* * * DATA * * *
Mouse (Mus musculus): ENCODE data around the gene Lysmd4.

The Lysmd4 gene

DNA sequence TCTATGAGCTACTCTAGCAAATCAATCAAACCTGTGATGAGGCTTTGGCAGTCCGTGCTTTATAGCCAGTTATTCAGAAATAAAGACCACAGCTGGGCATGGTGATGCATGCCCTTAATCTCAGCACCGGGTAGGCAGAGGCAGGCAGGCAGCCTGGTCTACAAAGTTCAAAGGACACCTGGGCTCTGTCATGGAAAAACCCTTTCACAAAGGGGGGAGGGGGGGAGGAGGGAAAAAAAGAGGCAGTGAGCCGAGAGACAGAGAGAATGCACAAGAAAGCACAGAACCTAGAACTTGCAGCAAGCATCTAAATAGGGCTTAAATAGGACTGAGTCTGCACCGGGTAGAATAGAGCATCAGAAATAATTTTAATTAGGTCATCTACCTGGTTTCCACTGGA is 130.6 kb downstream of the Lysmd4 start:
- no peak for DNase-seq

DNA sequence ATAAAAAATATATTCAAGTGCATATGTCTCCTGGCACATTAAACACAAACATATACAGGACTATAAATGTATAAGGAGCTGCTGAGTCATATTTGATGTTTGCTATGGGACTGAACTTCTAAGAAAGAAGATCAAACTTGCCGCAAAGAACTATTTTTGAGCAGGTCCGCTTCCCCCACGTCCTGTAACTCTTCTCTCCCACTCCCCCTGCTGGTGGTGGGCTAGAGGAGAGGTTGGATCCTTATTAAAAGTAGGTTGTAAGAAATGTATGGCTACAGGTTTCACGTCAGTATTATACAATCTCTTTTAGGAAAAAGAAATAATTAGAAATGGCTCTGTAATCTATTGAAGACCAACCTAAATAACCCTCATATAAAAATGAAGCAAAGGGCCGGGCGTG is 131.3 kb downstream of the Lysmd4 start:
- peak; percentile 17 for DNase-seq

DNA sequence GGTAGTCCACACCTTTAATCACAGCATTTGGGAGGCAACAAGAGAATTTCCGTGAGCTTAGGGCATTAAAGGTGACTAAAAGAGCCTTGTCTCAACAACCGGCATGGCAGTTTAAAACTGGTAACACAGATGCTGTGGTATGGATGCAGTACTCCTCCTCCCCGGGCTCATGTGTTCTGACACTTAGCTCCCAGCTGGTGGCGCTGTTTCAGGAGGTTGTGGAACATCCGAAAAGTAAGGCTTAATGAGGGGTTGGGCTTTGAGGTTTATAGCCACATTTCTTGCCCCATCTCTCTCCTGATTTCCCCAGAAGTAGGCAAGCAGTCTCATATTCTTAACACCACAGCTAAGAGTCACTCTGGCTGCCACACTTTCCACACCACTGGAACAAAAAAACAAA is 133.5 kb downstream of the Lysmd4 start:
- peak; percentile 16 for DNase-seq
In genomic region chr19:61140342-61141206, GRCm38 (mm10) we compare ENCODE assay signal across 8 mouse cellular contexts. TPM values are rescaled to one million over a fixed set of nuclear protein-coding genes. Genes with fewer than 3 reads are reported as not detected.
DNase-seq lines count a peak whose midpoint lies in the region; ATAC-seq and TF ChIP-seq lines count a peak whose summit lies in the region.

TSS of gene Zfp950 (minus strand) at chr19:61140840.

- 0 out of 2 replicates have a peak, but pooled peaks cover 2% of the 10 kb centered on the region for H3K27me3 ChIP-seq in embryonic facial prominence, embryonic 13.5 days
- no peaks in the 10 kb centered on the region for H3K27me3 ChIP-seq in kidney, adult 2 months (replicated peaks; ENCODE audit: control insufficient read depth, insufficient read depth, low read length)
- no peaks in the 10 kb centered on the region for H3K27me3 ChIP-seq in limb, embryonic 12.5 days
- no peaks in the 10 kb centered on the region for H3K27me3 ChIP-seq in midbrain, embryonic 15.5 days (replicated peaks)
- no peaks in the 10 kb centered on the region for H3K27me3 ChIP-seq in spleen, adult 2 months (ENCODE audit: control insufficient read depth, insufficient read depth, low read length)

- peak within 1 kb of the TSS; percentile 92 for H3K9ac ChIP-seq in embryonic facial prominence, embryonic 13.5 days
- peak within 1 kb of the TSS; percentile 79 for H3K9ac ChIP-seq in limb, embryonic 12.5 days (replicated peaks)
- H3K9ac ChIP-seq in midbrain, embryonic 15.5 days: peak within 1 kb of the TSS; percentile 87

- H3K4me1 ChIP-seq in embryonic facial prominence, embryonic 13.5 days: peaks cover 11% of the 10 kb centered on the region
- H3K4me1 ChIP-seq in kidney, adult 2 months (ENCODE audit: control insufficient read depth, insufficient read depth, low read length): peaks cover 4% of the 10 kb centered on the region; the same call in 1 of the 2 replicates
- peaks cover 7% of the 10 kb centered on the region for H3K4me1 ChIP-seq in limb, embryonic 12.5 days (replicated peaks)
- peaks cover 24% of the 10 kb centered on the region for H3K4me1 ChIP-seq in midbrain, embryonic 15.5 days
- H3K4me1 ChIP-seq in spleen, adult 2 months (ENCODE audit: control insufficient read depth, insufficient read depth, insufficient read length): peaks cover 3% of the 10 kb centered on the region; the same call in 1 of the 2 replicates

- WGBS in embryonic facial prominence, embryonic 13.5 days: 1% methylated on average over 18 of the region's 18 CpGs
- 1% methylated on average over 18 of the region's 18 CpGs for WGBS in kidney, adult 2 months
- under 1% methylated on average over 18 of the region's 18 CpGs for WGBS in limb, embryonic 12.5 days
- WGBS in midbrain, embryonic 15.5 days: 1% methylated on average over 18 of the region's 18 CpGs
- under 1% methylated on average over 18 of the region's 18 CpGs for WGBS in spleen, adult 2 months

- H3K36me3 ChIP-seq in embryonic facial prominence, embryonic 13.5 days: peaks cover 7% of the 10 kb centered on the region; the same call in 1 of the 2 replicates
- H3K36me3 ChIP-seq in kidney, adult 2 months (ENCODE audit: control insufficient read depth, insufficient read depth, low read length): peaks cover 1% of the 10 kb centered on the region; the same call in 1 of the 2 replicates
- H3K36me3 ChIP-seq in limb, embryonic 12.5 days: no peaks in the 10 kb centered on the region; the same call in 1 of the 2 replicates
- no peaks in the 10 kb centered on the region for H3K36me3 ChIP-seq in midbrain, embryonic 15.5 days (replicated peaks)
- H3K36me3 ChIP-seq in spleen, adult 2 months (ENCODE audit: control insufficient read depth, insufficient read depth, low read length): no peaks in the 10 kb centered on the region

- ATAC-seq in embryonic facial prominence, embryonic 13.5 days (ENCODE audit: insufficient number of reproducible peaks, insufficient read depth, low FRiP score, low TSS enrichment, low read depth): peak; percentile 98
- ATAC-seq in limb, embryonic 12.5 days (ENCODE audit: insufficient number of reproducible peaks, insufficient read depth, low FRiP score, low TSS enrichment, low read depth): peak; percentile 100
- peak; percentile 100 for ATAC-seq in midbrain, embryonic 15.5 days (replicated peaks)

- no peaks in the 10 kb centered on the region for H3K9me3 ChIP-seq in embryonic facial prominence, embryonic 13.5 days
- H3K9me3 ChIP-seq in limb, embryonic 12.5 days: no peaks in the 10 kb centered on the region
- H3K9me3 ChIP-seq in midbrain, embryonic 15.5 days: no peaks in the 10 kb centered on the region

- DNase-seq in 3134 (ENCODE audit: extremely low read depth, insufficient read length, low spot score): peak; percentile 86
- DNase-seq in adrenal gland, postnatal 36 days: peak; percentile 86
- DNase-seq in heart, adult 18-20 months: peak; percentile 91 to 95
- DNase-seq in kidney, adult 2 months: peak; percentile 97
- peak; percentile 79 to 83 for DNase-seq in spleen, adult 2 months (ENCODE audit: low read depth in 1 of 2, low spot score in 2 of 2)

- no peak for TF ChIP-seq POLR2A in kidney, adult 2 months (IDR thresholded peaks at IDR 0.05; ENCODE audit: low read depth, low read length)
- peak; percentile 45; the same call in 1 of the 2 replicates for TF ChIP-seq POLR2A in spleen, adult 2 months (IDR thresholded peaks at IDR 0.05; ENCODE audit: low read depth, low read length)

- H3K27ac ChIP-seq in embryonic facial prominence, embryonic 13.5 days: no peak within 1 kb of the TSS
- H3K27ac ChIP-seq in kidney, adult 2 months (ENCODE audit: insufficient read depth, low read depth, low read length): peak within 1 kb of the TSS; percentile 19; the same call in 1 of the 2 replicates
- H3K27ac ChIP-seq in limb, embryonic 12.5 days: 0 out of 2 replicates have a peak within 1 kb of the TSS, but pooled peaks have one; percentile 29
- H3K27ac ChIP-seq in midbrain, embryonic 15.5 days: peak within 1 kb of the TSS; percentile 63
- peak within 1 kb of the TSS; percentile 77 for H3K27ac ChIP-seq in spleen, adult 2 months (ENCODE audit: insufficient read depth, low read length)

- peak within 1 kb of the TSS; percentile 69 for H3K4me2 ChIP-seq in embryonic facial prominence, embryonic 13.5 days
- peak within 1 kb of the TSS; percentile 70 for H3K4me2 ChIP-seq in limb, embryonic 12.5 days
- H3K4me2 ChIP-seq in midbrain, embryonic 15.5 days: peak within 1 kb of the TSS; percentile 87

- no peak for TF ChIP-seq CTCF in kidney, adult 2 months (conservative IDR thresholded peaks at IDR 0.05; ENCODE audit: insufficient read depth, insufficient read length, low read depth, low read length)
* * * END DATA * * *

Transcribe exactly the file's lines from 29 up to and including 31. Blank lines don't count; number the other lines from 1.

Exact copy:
- under 1% methylated on average over 18 of the region's 18 CpGs for WGBS in spleen, adult 2 months

- H3K36me3 ChIP-seq in embryonic facial prominence, embryonic 13.5 days: peaks cover 7% of the 10 kb centered on the region; the same call in 1 of the 2 replicates
- H3K36me3 ChIP-seq in kidney, adult 2 months (ENCODE audit: control insufficient read depth, insufficient read depth, low read length): peaks cover 1% of the 10 kb centered on the region; the same call in 1 of the 2 replicates